Area rugs pick up a huge amount of dirt, daily. And knowing how to clean a rug properly, whether it's in your lounge or another part of your home is crucial to keeping yours looking fine and in great condition too. Whether you have a cotton, wool, jute or shag pile rug adorning your floors we have an easy method to bring them up perfectly by hand, at home. All it takes is a couple of household products – or natural baking soda if you wish – plus some elbow grease (of course) and a little care for great results.
- Find out more on how to clean a carpet – with or without cleaning products
The foot traffic of daily life, and maybe the fact that your pet loves to hang out on it can make your rug look far from its best, and even leave it a bit smelly. We spoke with Daniel Prendergast from The Rug Seller (opens in new tab)about the best ways to give your rugs – from shaggy and sheepskin to wool and walked on – a good clean.
How often should you clean a rug?
There is no completely fixed schedule as to when you should clean a rug properly. Instead, you should give them a more thorough clean when it is visibly dirty and/or has a funky smell. If you have pets, kids or both, you'll find you'll need to deep clean yours more frequently to keep up with your household. Prendergast says 'They may be stylish and cosy and have the ability to hide a multitude of sins, but did you know your rug could in fact be harbouring millions of microorganisms – including dust mites, pollen spores, dirt and dust - meaning that when it comes to your rug, a once a year clean probably isn’t quite enough to keep your home healthy...'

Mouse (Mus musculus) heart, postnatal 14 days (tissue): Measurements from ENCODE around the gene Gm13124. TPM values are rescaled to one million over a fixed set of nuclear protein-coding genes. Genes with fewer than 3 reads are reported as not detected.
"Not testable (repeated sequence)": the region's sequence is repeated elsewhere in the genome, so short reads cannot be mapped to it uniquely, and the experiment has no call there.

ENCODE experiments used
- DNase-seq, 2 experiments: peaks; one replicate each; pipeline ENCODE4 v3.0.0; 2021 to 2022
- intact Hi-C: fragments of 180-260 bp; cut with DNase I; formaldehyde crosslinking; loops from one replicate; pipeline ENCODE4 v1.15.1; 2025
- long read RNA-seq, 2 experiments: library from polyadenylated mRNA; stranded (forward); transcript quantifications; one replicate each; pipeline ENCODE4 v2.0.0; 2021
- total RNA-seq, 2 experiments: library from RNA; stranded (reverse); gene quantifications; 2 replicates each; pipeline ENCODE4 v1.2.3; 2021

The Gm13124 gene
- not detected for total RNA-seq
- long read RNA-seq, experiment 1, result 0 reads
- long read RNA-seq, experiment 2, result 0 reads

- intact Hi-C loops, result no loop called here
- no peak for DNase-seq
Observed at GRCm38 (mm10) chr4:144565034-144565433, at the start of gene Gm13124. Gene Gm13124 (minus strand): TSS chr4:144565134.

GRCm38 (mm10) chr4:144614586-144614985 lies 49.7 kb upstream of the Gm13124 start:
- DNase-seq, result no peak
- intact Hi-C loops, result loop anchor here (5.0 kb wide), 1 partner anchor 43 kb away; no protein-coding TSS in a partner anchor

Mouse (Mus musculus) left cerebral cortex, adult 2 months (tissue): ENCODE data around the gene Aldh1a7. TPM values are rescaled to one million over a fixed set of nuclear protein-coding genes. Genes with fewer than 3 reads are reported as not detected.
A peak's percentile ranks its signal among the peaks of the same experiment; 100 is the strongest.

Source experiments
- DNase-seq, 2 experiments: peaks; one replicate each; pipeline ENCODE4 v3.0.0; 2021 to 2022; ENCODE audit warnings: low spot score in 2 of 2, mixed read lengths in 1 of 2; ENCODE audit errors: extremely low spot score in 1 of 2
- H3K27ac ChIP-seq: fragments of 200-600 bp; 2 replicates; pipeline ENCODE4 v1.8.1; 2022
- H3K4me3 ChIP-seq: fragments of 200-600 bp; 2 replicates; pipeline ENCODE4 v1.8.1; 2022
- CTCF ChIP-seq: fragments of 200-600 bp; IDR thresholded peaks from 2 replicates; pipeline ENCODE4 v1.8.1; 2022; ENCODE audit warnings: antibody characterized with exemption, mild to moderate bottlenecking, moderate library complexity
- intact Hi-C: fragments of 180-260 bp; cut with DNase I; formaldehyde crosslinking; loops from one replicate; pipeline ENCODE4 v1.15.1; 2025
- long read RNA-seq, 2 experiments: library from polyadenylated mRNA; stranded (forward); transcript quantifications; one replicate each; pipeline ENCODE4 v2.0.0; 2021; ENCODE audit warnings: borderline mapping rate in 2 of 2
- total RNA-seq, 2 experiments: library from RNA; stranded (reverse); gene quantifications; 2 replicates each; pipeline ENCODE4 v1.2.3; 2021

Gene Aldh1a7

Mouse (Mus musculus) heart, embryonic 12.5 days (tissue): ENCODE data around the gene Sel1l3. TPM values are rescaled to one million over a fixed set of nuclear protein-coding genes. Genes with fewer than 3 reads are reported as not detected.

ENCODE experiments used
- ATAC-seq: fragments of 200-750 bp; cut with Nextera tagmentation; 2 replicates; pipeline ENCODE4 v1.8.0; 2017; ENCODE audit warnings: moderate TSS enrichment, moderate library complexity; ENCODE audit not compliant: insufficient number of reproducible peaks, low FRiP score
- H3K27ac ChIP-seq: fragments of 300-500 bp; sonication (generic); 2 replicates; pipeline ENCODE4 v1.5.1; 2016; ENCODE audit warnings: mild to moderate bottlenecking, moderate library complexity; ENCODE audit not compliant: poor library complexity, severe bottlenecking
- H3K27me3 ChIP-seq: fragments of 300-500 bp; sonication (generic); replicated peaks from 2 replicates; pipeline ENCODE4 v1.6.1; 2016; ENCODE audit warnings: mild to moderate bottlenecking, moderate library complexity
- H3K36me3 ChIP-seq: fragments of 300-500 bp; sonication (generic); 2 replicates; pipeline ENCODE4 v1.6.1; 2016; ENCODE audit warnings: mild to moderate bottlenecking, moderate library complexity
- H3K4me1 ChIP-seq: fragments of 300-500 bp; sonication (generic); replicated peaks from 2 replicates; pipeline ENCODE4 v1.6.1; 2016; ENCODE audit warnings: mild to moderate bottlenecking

In terms of maintenance, vacuuming your rugs every couple of weeks will prevent a buildup of dirt which can lead to tricky stains. And you should treat any spills that happen in your presence as soon as possible to stop them from setting.
When it comes to wool rugs however, you only need to vacuum yours once a month or so to avoid disrupting the fibres.
How to deep clean a rug
When it comes to deep cleaning your rugs, it depends on what kind of rug you have – wool, cotton, Persian, jute and so on – as they all pick up dirt differently and some fibres and designs are more robust than others.
1. Shake it out
Whether you have a wool, cotton, jute or shag pile rug, start by shaking it out outside (pick a sunny day!) then vacuum thoroughly on both sides using the attachments to pick up pet fluff and the likes.
Prendergast says for shag pile rugs, 'Shaggy rugs look and feel great but the long pile can harbour dirt and dust making it hard to clean. The first thing to do is to take your shaggy rug outside and shake off any loose dirt and dust. This is important as it is an easy first step into removing some unwanted treasures instantly.'
'Next vacuum your rug carefully and use an upholstery attachment to gently hoover between the rows of thread on your rug.'
For jute rugs, 'Vacuum the rug carefully using an attachment or on a suction setting to avoid rotary brushes damaging the rug fibres.'
For wool, 'Wool rugs can easily trap dirt so they should be cleaned regularly. Start by removing trapped dirt by shaking the rug outside or hanging it over a washing line and give it a gentle beating. Vacuum the rug on both sides thoroughly using a handheld tool or suction only setting to avoid damaging the fibres.'
- Find the best vacuum cleaner for the job.
2. Mix up your rug cleaner
For cotton rugs: Get yourself a rug shampoo or mild and clear dish gel. Then, you'll need warm water – be sure to not use hot water as this can damage the rug's fibres.
For wool rugs: Use cold water and a non-bio laundry detergent.
For jute and shag pile rugs: You'll to use a dry rug shampoo (opens in new tab) instead – see the next step.
- Learn how to clean a sheepskin rug properly.
3. Clean your rug